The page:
Clear your overflowing pantry and support residents in need this Christmas as part of Brisbane City Council’s annual Christmas Goodwill Food Drive, in partnership with Foodbank.

Lord Mayor Adrian Schrinner said the global pandemic led to supermarket shelves being stripped of canned goods and encouraged residents to give back to those in need.

“If your pantry is a looking a little stuffed from panic buying, now is a chance to free yourself from guilt by donating non-perishable items to one of Brisbane’s 33 libraries and help make Christmas brighter for someone in need,” Cr Schrinner said.

“Foodbank has experienced record demand over the past year, with one-third of Queenslanders in need of food relief having never experienced hunger before the pandemic.

“Usually, our annual appeal to residents to raid their pantries is aided by the promise of waiving overdue library fees, but with library fees now waived, we made sure to continue this incredibly important initiative.

“Last Christmas a record 48,000 cans of food, equating to 21 tonnes, were donated which helped Foodbank provide almost 39,000 meals to people in need across Brisbane.

“This year I’m calling on Brisbane residents to dig deep and work together and smash last year’s record and help put a meal on the table of those doing it tough these Christmas holidays.”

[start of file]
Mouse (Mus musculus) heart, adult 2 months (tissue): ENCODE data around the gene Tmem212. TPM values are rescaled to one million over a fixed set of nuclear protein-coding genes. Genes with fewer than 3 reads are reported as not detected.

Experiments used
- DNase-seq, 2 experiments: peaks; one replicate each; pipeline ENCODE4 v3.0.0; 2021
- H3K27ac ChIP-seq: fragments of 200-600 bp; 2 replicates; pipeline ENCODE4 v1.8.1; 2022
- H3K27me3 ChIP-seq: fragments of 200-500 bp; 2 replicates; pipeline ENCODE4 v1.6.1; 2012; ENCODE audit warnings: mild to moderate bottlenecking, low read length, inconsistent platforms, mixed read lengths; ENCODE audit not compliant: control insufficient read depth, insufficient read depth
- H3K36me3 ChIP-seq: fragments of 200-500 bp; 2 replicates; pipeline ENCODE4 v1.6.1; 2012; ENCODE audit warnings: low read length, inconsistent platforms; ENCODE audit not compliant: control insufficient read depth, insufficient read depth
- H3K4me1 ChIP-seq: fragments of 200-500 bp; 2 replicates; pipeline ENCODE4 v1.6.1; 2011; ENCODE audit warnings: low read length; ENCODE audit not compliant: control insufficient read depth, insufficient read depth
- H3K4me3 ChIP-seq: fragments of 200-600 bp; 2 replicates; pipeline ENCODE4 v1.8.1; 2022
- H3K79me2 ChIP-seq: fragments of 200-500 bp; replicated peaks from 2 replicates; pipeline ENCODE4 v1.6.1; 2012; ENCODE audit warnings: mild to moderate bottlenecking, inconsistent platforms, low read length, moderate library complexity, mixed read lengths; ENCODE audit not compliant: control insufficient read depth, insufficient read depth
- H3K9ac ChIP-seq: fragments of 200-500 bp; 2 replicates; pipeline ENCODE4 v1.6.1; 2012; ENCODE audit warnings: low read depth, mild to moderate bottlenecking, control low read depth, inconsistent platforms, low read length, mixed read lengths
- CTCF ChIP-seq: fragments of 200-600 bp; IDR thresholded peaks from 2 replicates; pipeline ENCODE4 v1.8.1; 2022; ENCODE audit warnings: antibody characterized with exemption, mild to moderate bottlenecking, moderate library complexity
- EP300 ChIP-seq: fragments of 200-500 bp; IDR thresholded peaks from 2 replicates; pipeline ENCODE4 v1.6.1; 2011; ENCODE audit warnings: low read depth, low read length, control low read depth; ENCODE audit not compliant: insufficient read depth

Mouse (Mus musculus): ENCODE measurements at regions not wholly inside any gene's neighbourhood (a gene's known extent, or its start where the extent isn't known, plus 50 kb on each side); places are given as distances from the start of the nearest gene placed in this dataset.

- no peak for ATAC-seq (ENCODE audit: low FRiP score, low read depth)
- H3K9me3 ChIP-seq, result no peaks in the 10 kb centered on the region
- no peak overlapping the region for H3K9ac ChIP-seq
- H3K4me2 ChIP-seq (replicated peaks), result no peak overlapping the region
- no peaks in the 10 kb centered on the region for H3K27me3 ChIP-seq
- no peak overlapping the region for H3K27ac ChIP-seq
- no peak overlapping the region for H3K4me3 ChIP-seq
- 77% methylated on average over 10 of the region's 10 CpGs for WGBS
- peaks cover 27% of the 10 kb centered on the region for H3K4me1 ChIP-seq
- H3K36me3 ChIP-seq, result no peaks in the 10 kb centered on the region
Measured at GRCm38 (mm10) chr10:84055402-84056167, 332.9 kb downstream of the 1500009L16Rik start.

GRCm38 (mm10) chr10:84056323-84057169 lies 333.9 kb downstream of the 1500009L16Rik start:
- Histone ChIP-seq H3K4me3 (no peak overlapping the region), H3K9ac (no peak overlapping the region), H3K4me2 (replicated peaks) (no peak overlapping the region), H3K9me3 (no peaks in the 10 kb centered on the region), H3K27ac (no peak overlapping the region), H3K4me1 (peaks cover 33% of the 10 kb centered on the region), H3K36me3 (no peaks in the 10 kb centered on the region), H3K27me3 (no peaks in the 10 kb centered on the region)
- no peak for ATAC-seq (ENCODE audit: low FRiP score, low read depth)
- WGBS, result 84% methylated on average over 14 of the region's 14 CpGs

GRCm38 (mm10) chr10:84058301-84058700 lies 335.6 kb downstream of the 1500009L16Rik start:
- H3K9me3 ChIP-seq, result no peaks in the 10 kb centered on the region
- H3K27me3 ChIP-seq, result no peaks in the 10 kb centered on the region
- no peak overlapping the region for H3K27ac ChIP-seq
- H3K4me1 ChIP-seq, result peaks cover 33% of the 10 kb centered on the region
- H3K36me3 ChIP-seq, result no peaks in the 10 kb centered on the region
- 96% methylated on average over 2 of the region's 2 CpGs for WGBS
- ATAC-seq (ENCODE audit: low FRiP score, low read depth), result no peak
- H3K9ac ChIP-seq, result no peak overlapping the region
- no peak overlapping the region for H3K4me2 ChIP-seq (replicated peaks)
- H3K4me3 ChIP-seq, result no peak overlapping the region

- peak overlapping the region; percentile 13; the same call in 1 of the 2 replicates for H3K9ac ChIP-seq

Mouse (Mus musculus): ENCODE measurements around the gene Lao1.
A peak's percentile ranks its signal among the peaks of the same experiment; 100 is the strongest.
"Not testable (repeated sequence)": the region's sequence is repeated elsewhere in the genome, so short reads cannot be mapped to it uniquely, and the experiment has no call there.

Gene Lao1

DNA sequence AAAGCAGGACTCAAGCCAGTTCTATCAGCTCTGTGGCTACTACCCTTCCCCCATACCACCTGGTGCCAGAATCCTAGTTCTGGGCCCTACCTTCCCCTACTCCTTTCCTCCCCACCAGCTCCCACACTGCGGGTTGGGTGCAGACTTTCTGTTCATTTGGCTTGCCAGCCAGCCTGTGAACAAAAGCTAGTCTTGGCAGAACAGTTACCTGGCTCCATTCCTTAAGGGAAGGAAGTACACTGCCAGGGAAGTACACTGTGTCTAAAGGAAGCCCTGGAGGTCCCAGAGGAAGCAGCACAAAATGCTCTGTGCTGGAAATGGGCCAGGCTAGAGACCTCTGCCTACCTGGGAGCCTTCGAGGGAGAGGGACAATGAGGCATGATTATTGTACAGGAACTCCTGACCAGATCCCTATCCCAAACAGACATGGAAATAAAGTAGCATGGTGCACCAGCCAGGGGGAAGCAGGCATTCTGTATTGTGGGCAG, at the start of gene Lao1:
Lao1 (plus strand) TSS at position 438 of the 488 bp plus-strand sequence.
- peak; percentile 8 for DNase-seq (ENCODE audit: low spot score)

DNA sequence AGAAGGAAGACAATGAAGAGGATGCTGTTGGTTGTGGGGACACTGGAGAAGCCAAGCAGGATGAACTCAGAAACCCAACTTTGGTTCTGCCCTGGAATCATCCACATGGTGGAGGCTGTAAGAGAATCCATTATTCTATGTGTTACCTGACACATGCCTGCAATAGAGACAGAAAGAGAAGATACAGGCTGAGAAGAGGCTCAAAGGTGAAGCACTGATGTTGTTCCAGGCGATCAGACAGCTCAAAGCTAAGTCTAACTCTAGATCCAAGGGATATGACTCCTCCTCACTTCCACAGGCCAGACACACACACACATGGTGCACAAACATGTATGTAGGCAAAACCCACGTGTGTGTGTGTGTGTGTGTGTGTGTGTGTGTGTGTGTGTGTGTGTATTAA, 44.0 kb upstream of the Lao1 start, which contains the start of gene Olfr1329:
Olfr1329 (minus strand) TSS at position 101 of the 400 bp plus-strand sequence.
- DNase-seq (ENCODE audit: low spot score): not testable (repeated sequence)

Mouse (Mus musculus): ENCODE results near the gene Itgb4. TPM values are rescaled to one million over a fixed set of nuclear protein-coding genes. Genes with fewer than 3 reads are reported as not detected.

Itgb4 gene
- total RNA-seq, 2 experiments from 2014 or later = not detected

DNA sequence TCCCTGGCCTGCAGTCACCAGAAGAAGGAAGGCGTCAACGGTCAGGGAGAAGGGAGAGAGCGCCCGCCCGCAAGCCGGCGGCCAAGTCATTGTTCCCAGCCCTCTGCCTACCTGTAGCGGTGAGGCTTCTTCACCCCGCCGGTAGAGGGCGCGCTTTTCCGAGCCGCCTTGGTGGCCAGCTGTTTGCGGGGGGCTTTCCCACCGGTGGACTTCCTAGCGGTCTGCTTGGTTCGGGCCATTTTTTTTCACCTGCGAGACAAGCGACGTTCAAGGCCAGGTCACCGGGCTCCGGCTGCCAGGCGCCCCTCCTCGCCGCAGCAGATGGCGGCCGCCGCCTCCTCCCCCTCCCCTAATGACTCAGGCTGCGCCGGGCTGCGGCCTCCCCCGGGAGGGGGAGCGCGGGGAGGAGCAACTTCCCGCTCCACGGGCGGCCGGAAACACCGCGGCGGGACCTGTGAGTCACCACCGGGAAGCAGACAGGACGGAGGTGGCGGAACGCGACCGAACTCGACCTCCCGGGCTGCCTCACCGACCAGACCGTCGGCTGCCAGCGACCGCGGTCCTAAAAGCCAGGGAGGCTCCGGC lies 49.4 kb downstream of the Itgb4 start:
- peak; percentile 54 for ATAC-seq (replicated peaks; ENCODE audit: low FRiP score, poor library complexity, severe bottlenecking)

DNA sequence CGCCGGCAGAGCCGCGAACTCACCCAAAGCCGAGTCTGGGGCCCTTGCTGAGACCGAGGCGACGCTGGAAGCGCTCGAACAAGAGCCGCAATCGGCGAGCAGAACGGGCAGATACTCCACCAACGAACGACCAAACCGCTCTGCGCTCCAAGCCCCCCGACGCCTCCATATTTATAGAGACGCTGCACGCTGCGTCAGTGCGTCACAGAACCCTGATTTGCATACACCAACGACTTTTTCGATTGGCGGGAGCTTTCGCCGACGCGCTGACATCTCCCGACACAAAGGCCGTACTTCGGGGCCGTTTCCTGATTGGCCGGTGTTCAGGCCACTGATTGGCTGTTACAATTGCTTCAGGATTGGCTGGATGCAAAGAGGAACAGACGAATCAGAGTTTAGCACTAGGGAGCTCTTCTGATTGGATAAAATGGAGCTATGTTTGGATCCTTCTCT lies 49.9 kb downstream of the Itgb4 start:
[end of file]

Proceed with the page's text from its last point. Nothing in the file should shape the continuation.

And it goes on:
Foodbank Queensland CEO Sara Harrup said they are relying on community support now, more than ever, to get food to those who need it most.

“Due to the coronavirus pandemic, we are seeing the highest demand for food relief in our 25-year history, with one third of hungry Queenslanders having never experienced hunger before the pandemic,” Ms Harrup said.

“This year, we’re asking the community for donations of rice, pasta, baked beans and canned spaghetti, as these food types are the most versatile staples that are also very useful for people experiencing hunger.

“Each year, Foodbank Queensland rescues and sources more than 14 million kilograms of food and groceries from farmers, manufacturers and retailers that is distributed through a network of 250 Queensland charities to feed more than 200,000 people in crisis each month.”

Cr Schrinner said while overdue fees have been waived, the libraries would still love to see overdue books returned.

“We usually have thousands of long-lost books returned each year during the December library amnesty, and we would love those books returned and back in the collection for other residents to borrow and read,” he said.

To make a food donation, visit your local library between 1 to 31 December 2020. For library locations, visit